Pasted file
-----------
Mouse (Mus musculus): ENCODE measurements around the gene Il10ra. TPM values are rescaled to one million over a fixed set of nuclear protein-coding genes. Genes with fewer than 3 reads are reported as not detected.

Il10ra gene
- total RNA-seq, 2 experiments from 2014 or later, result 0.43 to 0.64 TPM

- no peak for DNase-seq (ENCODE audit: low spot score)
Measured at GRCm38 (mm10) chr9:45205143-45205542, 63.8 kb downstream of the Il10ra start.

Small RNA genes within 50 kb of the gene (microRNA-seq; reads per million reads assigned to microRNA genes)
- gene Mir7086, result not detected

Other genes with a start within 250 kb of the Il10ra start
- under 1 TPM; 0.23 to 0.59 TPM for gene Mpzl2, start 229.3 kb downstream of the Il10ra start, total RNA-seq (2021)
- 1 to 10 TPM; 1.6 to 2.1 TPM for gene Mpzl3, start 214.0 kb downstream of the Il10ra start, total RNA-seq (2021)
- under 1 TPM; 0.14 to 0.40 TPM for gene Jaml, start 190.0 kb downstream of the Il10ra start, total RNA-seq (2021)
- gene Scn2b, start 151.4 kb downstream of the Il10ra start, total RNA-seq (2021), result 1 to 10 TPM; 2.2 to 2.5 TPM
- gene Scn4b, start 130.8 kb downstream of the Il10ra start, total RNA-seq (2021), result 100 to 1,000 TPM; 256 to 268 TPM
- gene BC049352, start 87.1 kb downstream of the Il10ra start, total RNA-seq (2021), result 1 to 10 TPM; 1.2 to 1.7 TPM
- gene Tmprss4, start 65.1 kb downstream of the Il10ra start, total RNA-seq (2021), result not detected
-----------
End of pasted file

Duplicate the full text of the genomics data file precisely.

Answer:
Mouse (Mus musculus): ENCODE measurements around the gene Il10ra. TPM values are rescaled to one million over a fixed set of nuclear protein-coding genes. Genes with fewer than 3 reads are reported as not detected.

Il10ra gene
- total RNA-seq, 2 experiments from 2014 or later, result 0.43 to 0.64 TPM

- no peak for DNase-seq (ENCODE audit: low spot score)
Measured at GRCm38 (mm10) chr9:45205143-45205542, 63.8 kb downstream of the Il10ra start.

Small RNA genes within 50 kb of the gene (microRNA-seq; reads per million reads assigned to microRNA genes)
- gene Mir7086, result not detected

Other genes with a start within 250 kb of the Il10ra start
- under 1 TPM; 0.23 to 0.59 TPM for gene Mpzl2, start 229.3 kb downstream of the Il10ra start, total RNA-seq (2021)
- 1 to 10 TPM; 1.6 to 2.1 TPM for gene Mpzl3, start 214.0 kb downstream of the Il10ra start, total RNA-seq (2021)
- under 1 TPM; 0.14 to 0.40 TPM for gene Jaml, start 190.0 kb downstream of the Il10ra start, total RNA-seq (2021)
- gene Scn2b, start 151.4 kb downstream of the Il10ra start, total RNA-seq (2021), result 1 to 10 TPM; 2.2 to 2.5 TPM
- gene Scn4b, start 130.8 kb downstream of the Il10ra start, total RNA-seq (2021), result 100 to 1,000 TPM; 256 to 268 TPM
- gene BC049352, start 87.1 kb downstream of the Il10ra start, total RNA-seq (2021), result 1 to 10 TPM; 1.2 to 1.7 TPM
- gene Tmprss4, start 65.1 kb downstream of the Il10ra start, total RNA-seq (2021), result not detected